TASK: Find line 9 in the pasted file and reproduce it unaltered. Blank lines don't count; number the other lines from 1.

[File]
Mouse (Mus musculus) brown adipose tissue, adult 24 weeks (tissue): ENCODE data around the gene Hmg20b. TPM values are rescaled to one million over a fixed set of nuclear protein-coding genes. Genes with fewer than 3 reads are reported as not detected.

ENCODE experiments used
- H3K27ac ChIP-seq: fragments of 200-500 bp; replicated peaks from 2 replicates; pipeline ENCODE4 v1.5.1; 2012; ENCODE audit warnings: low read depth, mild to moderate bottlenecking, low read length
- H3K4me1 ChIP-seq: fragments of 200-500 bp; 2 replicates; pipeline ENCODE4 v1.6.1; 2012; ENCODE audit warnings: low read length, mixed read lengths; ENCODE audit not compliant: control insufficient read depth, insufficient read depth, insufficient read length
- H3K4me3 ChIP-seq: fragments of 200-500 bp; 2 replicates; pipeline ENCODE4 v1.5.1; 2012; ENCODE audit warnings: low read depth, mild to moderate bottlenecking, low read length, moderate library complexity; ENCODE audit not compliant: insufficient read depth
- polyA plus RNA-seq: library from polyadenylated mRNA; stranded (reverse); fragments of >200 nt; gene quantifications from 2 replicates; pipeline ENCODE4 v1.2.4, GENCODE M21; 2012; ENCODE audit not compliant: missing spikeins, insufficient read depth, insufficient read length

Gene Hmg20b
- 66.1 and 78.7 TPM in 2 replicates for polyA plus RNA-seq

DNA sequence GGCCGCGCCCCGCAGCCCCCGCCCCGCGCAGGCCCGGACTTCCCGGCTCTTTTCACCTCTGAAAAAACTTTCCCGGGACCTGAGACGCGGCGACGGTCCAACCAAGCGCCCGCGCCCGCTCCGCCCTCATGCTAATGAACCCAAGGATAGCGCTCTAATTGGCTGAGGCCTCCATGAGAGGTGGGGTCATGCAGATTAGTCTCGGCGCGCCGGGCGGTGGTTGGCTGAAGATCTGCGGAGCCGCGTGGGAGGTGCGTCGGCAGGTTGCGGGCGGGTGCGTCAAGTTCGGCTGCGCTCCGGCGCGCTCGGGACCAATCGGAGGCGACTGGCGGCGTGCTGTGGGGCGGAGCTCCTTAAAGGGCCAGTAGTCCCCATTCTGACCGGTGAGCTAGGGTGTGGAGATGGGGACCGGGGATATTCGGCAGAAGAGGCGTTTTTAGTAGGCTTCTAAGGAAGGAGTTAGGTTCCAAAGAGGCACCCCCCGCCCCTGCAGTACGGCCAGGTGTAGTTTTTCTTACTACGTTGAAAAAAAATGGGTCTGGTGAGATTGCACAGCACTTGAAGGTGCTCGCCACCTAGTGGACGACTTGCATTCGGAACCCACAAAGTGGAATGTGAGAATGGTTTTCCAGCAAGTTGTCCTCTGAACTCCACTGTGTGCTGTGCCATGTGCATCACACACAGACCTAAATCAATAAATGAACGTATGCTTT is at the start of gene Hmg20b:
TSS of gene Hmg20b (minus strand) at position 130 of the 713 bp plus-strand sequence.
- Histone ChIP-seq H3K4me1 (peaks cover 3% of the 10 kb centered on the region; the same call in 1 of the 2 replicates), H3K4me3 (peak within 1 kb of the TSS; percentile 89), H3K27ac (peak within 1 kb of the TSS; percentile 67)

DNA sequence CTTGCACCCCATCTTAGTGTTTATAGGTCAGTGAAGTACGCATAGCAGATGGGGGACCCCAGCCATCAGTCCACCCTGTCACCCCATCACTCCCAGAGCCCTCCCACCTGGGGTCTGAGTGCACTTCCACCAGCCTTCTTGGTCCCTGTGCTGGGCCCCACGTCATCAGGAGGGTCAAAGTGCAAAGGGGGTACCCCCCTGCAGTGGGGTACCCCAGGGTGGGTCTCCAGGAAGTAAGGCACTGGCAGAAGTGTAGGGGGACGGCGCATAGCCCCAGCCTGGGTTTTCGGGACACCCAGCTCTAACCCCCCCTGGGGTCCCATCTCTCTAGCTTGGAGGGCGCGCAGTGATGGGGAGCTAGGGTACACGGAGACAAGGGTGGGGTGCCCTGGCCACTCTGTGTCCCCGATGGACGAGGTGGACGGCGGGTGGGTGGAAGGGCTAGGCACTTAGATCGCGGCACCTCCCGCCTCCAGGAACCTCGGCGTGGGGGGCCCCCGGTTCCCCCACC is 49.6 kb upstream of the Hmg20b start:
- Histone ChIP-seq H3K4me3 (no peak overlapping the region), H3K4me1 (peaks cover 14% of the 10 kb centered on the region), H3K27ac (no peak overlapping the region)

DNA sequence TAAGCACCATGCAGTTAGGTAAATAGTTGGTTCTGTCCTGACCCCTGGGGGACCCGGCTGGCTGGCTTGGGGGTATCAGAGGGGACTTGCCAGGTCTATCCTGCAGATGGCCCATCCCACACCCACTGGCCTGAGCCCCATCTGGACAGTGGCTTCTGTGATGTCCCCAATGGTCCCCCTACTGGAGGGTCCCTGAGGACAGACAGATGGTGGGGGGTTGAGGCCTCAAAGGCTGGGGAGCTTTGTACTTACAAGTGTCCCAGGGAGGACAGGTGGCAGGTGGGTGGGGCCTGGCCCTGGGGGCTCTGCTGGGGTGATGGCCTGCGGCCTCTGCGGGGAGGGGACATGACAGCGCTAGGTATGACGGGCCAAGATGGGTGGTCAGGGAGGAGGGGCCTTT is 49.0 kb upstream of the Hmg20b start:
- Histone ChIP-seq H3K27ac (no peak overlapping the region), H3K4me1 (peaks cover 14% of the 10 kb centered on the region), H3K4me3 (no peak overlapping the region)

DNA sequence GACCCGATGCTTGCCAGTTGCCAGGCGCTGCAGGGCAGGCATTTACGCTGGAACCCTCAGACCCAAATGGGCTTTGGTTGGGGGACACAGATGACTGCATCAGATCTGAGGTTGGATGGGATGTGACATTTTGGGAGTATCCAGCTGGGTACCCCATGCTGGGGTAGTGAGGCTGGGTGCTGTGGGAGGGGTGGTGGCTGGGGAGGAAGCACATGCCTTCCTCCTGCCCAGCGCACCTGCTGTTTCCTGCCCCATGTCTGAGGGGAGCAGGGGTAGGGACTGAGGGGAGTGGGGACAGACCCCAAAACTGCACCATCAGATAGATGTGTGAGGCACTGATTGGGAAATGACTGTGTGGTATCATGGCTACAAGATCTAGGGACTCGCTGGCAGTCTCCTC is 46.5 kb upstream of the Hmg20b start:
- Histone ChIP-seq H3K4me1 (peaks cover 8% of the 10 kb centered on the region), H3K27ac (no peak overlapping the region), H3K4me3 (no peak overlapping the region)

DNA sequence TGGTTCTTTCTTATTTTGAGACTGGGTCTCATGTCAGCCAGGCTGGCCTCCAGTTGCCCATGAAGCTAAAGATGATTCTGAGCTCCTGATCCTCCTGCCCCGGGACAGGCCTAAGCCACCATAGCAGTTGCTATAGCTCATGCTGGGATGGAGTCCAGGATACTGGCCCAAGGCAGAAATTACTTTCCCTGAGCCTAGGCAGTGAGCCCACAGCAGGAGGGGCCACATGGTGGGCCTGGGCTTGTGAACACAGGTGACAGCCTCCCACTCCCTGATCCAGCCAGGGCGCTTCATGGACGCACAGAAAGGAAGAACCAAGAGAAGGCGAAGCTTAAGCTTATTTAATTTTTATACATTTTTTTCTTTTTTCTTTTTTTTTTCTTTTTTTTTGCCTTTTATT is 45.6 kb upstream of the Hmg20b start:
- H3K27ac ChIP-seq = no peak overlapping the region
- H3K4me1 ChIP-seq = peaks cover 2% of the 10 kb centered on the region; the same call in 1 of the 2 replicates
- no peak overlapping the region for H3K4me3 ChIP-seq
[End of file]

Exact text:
DNA sequence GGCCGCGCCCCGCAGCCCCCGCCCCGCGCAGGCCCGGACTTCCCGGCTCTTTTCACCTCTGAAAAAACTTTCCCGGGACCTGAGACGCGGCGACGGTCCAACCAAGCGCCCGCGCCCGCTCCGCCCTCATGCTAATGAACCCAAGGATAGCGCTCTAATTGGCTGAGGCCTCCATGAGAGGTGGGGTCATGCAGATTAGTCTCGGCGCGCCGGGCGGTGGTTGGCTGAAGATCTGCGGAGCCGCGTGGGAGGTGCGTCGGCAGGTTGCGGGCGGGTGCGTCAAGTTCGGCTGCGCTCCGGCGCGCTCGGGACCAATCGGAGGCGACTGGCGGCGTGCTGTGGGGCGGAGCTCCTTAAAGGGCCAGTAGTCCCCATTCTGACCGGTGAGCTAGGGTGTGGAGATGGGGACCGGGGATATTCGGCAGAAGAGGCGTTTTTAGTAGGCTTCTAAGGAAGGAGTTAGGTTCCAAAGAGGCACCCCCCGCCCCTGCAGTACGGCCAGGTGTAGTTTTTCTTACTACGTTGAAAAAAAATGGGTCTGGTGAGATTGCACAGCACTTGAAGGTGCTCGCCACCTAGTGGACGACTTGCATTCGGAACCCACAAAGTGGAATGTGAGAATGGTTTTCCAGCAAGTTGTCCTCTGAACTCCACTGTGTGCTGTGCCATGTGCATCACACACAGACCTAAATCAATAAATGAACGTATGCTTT is at the start of gene Hmg20b: